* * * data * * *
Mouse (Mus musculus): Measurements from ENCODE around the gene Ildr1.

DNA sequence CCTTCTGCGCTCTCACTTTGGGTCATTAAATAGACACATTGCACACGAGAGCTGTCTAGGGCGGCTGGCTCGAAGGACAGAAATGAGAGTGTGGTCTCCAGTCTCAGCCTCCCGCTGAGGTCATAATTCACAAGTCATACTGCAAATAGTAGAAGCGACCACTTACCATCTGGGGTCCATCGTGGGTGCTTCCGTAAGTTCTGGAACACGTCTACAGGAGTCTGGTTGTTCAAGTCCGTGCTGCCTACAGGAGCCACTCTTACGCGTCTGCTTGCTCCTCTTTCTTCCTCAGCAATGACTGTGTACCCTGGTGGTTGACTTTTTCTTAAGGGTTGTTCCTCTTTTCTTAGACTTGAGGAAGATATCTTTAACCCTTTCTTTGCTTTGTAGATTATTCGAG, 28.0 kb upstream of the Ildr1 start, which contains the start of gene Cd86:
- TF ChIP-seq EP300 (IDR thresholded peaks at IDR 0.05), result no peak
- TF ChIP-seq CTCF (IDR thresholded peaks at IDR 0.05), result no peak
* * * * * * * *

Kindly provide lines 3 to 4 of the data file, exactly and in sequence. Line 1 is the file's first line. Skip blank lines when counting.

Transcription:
- TF ChIP-seq EP300 (IDR thresholded peaks at IDR 0.05), result no peak
- TF ChIP-seq CTCF (IDR thresholded peaks at IDR 0.05), result no peak